sign up log in
Want to go ad-free? Find out how, here.

Statistics New Zealand says spending on food and beverage services last month was the second highest in over 20 years following Auckland moving to Alert level 1 early in the month

Statistics New Zealand says spending on food and beverage services last month was the second highest in over 20 years following Auckland moving to Alert level 1 early in the month

Aucklanders were allowed out - and the results are clear to see.

Statistics New Zealand says October saw the second highest monthly spend for food and beverage services in over 20 years - almost as high as the Christmas peak in December last year.

This followed Auckland moving down to Covid Alert level 1 on October 8, loosening previous restrictions on social gatherings.

In actual terms*, spending at restaurants, cafes, and takeaways (food and beverage services) was up $79 million (8.8%) compared with October 2019.

In terms of total spending, again in actual terms, spending using electronic cards was $6.2 billion in October 2020, up $472 million (8.2%) from October 2019.

Westpac senior economist Satish Ranchhod said spending appetites have been buoyed by the combination of low interest rates, a resurgent housing market and significant fiscal spending.

"Together, those factors have given household demand a powerful shot in the arm. In fact, adjusted for normal seasonal variations, spending over the past month was around 7% higher than prior to the outbreak of Covid-19."

Looking ahead, he expected spending levels would remain firm through the holiday shopping season, supported by continued low interest rates and the related strength of the housing market.

"However, shortages of some goods (such as household furnishings) could restrain spending levels, or mean that the usual holiday price discounts are more moderate than usual."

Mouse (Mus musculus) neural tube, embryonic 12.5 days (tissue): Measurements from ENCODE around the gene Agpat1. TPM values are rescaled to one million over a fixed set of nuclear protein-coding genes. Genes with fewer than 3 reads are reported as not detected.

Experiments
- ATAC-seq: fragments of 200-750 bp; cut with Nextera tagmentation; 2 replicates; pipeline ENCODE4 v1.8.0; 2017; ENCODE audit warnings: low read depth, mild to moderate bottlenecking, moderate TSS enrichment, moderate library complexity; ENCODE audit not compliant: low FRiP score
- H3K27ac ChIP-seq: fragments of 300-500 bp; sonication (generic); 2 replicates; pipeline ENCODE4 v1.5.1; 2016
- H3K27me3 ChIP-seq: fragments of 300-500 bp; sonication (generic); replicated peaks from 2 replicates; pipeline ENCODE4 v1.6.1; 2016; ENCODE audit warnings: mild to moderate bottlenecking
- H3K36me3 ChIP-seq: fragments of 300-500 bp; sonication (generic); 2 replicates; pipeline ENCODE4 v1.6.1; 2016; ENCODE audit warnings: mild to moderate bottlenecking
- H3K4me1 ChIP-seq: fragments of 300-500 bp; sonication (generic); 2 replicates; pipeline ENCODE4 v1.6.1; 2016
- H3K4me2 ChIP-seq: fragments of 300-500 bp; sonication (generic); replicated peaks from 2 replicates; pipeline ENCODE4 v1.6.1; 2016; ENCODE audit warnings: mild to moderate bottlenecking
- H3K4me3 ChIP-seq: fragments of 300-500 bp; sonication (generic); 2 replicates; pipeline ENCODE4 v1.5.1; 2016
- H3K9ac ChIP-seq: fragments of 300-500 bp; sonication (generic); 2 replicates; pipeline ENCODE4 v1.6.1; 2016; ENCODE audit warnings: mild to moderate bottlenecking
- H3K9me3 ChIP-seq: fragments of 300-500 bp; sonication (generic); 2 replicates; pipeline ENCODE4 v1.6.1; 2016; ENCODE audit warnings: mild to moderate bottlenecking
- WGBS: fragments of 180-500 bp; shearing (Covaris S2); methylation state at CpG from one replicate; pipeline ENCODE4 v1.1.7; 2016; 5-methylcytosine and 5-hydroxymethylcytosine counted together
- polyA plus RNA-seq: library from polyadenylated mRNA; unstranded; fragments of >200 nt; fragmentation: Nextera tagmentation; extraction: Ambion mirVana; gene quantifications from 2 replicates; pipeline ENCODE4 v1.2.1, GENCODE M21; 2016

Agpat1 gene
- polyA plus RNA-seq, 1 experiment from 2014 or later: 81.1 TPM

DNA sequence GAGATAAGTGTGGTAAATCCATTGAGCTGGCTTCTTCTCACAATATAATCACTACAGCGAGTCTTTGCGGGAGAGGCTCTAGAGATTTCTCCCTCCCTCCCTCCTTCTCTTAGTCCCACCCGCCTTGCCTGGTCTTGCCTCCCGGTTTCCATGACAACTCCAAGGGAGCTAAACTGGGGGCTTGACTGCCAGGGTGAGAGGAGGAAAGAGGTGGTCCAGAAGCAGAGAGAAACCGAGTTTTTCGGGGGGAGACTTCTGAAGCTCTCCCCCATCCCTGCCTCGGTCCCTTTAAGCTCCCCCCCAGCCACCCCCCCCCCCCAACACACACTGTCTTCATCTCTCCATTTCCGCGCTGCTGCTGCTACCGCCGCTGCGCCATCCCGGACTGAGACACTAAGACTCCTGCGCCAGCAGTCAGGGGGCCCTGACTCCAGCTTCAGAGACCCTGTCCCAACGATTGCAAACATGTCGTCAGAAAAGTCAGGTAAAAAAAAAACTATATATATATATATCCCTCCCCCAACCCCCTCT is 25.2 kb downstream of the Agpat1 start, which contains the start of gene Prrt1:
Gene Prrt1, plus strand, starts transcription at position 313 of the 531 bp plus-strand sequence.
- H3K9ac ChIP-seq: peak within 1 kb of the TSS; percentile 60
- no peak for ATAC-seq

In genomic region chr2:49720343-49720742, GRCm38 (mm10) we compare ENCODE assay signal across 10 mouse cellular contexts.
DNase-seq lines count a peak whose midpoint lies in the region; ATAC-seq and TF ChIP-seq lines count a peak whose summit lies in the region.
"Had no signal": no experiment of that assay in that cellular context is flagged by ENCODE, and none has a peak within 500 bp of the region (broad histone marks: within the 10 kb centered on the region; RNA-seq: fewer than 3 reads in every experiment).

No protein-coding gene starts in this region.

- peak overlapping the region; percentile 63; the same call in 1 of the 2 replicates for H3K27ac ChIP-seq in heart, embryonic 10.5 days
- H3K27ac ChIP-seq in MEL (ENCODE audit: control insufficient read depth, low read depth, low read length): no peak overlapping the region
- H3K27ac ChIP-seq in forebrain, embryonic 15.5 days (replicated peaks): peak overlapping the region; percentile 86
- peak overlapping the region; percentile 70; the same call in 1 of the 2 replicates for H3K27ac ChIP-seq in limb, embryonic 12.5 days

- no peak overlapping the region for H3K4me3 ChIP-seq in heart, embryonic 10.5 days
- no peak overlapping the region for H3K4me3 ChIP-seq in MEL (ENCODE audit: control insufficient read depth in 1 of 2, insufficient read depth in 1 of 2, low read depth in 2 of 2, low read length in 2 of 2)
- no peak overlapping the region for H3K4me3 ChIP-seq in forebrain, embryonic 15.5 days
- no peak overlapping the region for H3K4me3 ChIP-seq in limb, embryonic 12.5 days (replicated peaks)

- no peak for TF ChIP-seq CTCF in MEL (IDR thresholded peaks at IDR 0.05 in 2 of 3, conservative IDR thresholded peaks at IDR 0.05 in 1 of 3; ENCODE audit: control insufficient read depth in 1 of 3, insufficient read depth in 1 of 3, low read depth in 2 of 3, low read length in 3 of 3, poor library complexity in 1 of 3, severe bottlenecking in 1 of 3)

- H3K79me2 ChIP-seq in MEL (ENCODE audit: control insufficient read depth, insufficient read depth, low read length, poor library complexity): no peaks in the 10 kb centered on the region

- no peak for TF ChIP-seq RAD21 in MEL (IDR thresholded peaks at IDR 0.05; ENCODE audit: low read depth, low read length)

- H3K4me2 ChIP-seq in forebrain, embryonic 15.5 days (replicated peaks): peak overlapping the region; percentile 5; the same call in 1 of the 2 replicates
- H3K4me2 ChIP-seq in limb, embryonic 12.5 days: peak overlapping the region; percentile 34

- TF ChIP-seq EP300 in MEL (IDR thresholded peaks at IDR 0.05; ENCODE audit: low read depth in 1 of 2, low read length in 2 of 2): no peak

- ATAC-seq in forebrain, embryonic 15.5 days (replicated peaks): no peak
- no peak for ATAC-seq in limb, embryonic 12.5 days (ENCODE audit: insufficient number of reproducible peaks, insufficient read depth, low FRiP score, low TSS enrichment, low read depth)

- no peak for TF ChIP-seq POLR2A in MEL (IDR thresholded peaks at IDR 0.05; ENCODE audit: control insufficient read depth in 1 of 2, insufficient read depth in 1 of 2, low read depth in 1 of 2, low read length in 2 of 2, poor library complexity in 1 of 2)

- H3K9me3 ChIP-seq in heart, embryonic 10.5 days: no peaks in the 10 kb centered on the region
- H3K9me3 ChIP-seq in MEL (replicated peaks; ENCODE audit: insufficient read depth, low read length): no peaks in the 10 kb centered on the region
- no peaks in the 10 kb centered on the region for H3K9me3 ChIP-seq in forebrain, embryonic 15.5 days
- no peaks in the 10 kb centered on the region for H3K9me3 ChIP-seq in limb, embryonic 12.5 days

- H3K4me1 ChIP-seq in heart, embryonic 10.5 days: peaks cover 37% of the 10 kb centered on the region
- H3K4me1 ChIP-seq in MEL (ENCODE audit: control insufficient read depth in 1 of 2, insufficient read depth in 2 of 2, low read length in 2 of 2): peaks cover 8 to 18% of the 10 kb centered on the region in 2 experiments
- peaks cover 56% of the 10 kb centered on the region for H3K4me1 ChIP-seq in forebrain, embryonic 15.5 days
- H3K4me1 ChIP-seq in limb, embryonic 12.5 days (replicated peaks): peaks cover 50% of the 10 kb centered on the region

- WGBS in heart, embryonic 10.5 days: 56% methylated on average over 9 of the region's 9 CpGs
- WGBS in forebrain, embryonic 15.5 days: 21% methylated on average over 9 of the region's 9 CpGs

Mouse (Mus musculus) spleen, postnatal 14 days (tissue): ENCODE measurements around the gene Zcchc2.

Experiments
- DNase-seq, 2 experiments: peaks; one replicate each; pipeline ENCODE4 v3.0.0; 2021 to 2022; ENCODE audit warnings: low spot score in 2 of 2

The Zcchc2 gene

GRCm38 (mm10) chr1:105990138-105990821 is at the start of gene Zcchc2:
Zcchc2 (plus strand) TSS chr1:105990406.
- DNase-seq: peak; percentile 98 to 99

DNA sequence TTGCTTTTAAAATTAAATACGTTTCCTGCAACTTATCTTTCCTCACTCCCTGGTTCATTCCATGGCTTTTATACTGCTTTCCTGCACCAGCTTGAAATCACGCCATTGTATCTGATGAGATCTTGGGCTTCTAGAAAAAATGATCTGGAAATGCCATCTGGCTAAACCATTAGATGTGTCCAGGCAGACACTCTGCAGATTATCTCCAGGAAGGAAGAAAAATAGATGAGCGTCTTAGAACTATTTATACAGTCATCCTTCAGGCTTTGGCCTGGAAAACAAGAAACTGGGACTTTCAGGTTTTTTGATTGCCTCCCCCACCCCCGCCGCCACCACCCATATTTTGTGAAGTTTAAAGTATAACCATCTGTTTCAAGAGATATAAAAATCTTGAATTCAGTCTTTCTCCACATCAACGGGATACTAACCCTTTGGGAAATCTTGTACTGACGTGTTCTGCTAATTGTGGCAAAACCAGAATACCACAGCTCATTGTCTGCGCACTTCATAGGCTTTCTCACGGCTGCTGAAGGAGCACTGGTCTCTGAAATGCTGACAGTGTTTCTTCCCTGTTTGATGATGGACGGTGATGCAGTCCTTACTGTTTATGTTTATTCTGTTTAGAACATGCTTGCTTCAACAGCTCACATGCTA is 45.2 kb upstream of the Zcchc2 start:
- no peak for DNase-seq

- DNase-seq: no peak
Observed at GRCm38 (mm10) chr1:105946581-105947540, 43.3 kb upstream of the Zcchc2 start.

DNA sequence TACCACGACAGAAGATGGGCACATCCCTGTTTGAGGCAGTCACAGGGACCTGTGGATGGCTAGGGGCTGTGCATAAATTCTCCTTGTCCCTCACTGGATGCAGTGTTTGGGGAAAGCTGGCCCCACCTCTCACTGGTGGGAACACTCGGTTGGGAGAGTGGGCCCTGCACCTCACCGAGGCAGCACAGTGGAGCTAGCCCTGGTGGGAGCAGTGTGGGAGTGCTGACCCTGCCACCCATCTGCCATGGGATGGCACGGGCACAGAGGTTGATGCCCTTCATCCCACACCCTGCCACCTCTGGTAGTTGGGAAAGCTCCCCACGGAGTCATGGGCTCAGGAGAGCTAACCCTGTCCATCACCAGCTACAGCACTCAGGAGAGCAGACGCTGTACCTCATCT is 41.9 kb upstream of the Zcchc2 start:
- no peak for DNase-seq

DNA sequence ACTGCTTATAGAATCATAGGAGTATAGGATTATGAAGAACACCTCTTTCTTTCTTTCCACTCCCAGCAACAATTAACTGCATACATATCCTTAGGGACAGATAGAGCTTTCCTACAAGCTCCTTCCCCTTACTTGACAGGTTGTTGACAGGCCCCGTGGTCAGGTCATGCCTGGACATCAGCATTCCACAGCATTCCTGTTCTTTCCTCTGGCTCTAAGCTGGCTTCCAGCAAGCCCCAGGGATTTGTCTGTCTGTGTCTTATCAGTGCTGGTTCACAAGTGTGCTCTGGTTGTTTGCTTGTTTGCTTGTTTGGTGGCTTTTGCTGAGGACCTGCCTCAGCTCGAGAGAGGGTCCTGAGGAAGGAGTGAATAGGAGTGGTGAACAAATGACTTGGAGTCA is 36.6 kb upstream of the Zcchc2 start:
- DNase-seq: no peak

Total retail card spending for the January to October period was $54.4 billion in 2020, down 0.9% compared with $54.9 billion in 2019. 

"Several months of higher retail spending have almost made up for record low spending in April, though some industries have fared better than others," business statistics manager Sue Chapman said.

Card spending on long-lasting goods (durables) had the largest retail industry rise in October, up $244 million (17%) from October 2019.

The rise in durables was mainly driven by furniture, electrical, and hardware retailing, up $138 million (20%) over the year to the highest October month value since the series began.

The only industries to see falls in October were fuel and non-retail (excluding services).

Fuel was down $65 million (11 percent) over the year, mainly reflecting lower petrol prices.

Non-retail (excluding services) was down $244 million (13%) – this category includes travel and tour arrangement services heavily affected by international border restrictions, rental and hiring services, and gambling.

*Stats NZ notes that the Covid-19 pandemic has introduced unusual patterns to the monthly and quarterly electronic card transaction series. Electronic card transaction series continues to show irregular spending patterns and historical seasonal patterns are no longer evident. Months up to February 2020 and quarters up to March 2020 are seasonally adjusted, and months from March 2020 (inclusive) and quarters from June 2020 (inclusive) will reflect observed actual value without seasonal, trading day, or holiday adjustment. This approach will continue until an observable seasonal pattern returns to each series.

Electronic transactions

Select chart tabs

We welcome your comments below. If you are not already registered, please register to comment.

Remember we welcome robust, respectful and insightful debate. We don't welcome abusive or defamatory comments and will de-register those repeatedly making such comments. Our current comment policy is here.


Traveling abroad is great, I guess. Not that it does my airNZ shares any good but it's really nice to see that the money saved in international airfares is getting put to great use in NZ.